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Hiatus hernia refers to a condition in which elements of the abdominal cavity, most commonly the stomach, herniate through the oesophageal hiatus into the mediastinum. The oesophageal hiatus is vulnerable to visceral herniation because it faces directly to the abdominal cavity and is subjected to pressure stresses between the two cavities. Broadly, hiatus hernias are of four types: type I, sliding hiatal hernia (~95%), where the gastro-oesophageal junction (GEJ) slides upwards; type II, paraoesophageal hiatal hernia (~5%), where the GEJ at its usual position and the gastric fundus roll upwards through the widened hiatus; type III, the mixed type, where there is herniation of the cardiac and fundus part of the stomach, along with sliding of the GEJ upwards; and type IV, which includes herniation of the entire stomach into the thorax, leading to an upside-down orientation of the stomach. Types III and IV constitute approximately 5% of all hernias. The most significant hiatal defect is noted in type IV.1 Large paraoesophageal hernias, with most of the stomach in the thorax, increase the risk of complications such as volvulus, obstruction and ischaemia.2 Large hiatal hernias rarely present with a gastro-oesophageal reflux disease manifestation in most patients, so either pH metre or pH impedance alone is superfluous during presurgical management. CT with an oral contrast agent is ideally recommended whenever type III/IV hernia is suspected.3 Laparoscopic fundoplication is the standard treatment to restore the function of the lower oesophageal sphincter by wrapping the stomach around the oesophagus.4 However, the approach of surgical treatment of large hernias can be challenging. The main technical concern is relocating the hernial contents into the abdominal cavity, repairing large diaphragmatic defects, dissection of adhesions with the abdomen and the mediastinum, and occasionally shortening of the oesophagus. The use of mesh for support and cruroplasty is decided intraoperatively.3
On CT scan, classic features are seen, such as as the omentum herniating through the junction into the middle mediastinum, widened oesophageal hiatus, dehiscence of the diaphragmatic crura (>15 mm), and increased distance between the crura and the oesophageal wall. Additionally, a CT scan will help visualise the distal oesophagus, sac content, and size and orientation of the herniated stomach in the sac.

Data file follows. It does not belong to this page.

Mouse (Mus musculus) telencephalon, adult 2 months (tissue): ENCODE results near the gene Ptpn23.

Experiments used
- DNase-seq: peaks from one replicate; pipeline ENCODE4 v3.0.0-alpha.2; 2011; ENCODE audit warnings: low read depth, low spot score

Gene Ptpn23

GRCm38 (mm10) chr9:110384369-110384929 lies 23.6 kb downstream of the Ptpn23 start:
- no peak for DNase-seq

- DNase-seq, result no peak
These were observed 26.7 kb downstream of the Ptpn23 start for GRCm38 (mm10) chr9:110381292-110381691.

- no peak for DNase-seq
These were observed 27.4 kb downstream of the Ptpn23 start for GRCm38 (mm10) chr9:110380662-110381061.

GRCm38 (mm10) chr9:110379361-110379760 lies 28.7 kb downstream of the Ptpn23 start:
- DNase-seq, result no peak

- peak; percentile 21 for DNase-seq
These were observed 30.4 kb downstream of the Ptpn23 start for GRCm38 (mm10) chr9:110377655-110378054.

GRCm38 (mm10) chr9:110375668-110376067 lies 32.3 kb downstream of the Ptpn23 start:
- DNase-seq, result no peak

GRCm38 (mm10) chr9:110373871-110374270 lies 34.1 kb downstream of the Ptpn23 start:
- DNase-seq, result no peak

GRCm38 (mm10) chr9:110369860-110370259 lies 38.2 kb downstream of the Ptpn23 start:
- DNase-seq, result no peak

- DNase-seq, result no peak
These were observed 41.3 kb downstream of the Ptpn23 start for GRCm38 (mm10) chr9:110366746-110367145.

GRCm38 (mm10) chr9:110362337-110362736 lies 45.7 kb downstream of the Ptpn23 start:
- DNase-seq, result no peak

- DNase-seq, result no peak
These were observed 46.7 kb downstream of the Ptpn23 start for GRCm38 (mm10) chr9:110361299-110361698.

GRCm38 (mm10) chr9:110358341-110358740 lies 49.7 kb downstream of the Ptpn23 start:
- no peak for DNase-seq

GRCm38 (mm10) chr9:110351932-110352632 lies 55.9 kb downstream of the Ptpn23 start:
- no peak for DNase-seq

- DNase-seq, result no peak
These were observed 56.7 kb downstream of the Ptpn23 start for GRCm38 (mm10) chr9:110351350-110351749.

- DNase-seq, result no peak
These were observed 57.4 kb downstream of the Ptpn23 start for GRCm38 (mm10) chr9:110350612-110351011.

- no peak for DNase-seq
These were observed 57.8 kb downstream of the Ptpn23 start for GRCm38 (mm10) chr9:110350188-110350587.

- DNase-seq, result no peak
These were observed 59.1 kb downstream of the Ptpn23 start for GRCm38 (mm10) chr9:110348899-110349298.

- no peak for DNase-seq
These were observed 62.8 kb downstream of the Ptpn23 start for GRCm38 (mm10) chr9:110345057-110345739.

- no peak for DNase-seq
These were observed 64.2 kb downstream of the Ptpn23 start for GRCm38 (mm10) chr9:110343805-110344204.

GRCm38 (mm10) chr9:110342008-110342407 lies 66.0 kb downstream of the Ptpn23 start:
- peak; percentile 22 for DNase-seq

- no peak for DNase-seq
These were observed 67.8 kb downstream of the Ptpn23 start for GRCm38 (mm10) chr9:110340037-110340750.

A 55-year-old man came to us with complaints of breathing difficulty, recurrent vomiting, heart burn and loss of appetite.5 Echocardiography was done in the emergency room and was unremarkable. The emergency medical officer prescribed a radiograph of the chest for breathing difficulty and revealed a double-pocket-like lucency in the lower thoracic region with an air-fluid level (white arrow in figure 1). Based on these radiographic features, the surgeon suspected a hiatus hernia, and lung abscess was kept as a differential diagnosis. As the patient had persistent vomiting and breathing difficulty, barium examination or gastroscopy was not possible. To ascertain the final diagnosis between the differentials mentioned above, an emergency unenhanced CT scan of the thorax was performed as the next reasonable step. It showed herniation of the entire stomach into the thorax (white arrow in figure 2) through the hiatus with a displaced GEJ (black arrow in figure 2) (video 1). After all the initial battery of investigations, all the options were explained to the patient, and a decision for laparoscopic fundoplication was finally made. During the surgery, with the help of a Veress needle, pneumoperitoneum was achieved, and the operating surgeon noticed a large hiatal hernia containing the GEJ and almost the entire stomach into the thoracic cavity. The phreno-oesophageal membrane was dissected with a harmonic scalpel, and the right crus of the diaphragm was bared. In the next step, the abdominal part of the oesophagus was mobilised, and cruroplasty was performed using interrupted sutures. Lastly, the fundus of the stomach was used for a 360° wrap. The patient was kept on proton pump inhibitors and regular follow-up at monthly intervals. He is doing fine as of his recent follow-up.
It was very difficult initially with breathlessness and heartburn symptoms. I could not even walk a bit, and after the initial radiograph, it was suspected some lung disease and advised further investigation like CT thorax. In CT scan, I was diagnosed with a Hiatus hernia and referred to surgery on an immediate basis.
Symptoms of mixed hiatus hernia may mimic symptoms of cardiopathy and need urgent attention.
An unenhanced CT scan of the thorax, including the upper abdomen, is the ideal non-invasive imaging modality on an emergency basis to narrow the differential diagnosis and reach an accurate diagnosis.
It is important to differentiate type III/IV hiatus hernia from other types in view of preoperative planning due to risk of entrapment of the abdominal viscera and manifestations related to compression of thoracic structures.
Patient consent for publication
Contributors KS and RS contributed to planning, conduct, reporting, conception and design, acquisition of data, or analysis and interpretation of data. SG and TT contributed to acquisition and interpretation of data.
Funding The authors have not declared a specific grant for this research from any funding agency in the public, commercial or not-for-profit sectors.
Competing interests None declared.
Provenance and peer review Not commissioned; externally peer reviewed.